This will help offset risks created by the new technologies planned for DDG(X). For example, the ship will eventually incorporate a new integrated power and energy system (IPES) that draws on lessons from the challenging development of the Zumwalt-class destroyers and the Columbia-class ballistic-missile submarines.
On most conventionally powered Navy ships today, some of the ship’s engines (usually gas turbines) are dedicated to powering a physical transmission that turns the screws, while others (typically diesel engines) generate electricity for computers, sensors, ventilation, etc. In general, if one set of engines is offline, the other set can do little or nothing to power systems attached to it.
The Zumwalt and its integrated power system were supposed to change that. Any Star Trek fan is familiar with starship captains demanding “more power” from their engineers or directing that power be diverted with ease from one system to another in an emergency. By switching from a mechanical transmission to electric-drive propellers and generating all-electric power with its engines, the Zumwalt was supposed to be able to move power seamlessly from low-demand to high-demand systems. A variety of problems have reduced the integrated system’s utility, however.
But for DDG(X), the Navy needs to figure it out quickly. As the illustration shows, the Navy plans to incorporate a variety of medium- and high-power lasers (and perhaps other directed-energy weapons) on the design while improving fuel efficiency and increasing range and on-station time. Achieving these ambitious goals will require getting the electric destroyer’s power system right.
The Navy anticipates beginning construction on the first DDG(X) in 2030.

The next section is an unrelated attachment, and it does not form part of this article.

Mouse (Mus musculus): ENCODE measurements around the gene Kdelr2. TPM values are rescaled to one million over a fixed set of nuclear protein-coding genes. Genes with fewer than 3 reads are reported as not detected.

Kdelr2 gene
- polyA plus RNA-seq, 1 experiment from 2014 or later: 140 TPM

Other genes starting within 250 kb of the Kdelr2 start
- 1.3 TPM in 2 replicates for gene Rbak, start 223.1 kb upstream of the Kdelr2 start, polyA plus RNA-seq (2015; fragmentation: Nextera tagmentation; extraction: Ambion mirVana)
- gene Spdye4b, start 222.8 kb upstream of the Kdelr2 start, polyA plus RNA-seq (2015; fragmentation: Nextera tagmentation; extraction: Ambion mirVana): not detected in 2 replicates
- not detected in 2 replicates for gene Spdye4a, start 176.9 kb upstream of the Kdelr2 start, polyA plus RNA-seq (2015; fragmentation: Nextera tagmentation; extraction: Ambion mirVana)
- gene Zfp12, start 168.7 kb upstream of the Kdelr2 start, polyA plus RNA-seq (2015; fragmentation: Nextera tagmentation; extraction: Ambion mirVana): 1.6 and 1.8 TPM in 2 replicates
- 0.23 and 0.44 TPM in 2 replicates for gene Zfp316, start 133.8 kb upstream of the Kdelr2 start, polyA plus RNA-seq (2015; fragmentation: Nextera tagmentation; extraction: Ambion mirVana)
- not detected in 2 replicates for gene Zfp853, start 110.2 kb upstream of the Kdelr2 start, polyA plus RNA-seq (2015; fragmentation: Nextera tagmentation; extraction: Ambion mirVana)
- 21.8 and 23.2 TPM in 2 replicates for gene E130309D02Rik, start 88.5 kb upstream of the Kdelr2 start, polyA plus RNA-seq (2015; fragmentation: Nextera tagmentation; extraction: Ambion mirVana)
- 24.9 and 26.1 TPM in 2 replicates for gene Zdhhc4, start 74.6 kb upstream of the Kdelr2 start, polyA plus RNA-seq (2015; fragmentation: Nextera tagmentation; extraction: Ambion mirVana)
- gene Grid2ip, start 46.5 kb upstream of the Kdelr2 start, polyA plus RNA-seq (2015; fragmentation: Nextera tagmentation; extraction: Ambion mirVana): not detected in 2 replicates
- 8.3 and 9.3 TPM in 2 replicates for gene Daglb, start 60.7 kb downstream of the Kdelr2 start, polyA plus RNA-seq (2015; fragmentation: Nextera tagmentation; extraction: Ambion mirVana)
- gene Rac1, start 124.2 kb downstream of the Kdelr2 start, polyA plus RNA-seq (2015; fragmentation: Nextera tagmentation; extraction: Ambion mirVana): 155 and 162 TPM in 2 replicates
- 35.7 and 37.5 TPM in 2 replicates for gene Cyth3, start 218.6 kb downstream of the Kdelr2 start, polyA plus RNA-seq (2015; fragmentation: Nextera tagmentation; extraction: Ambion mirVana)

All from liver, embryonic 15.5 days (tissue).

1. Ronald O’Rourke, “In Focus: Navy DDG(X) Next-Generation Destroyer Program: Background and Issues for Congress,” Congressional Research Service, 26 April 2022.
A Commercial Heavy Icebreaker For The Coast Guard?
IN ITS FY2023 BUDGET REQUEST, the Coast Guard asked Congress for $125 million to purchase a commercial polar ice breaker. In early May, the Department of Homeland Security (the Coast Guard’s parent agency) released a formal request for information from potential vendors, according to The Maritime Executive.
With the service’s Polar Security Cutter heavy icebreaker program moving at a glacial pace, the notion of obtaining an existing icebreaker as an interim step first appeared on the Coast Guard's FY2022 unfunded priorities list. The first Polar Security Cutter is now expected from builder VT Halter in FY2026, and the second (of a planned three) has been ordered. According to Arctic Today, the Coast Guard has identified the Aiviq, an "ice-hardened tug supply vessel built by Edison Chouet in 2012 for $200 million" as “the most likely candidate.”
With an expected refit time of 18 to 24 months, the proposed interim solution could give the Coast Guard a comparatively new heavy icebreaker in the Arctic several years ahead of what seemed possible just a year ago. The service's only heavy icebreakers at present, the USCGC Polar Star (WAGB-10) and Polar Sea (WAGB-11), were commissioned in 1976 and 1977, respectively.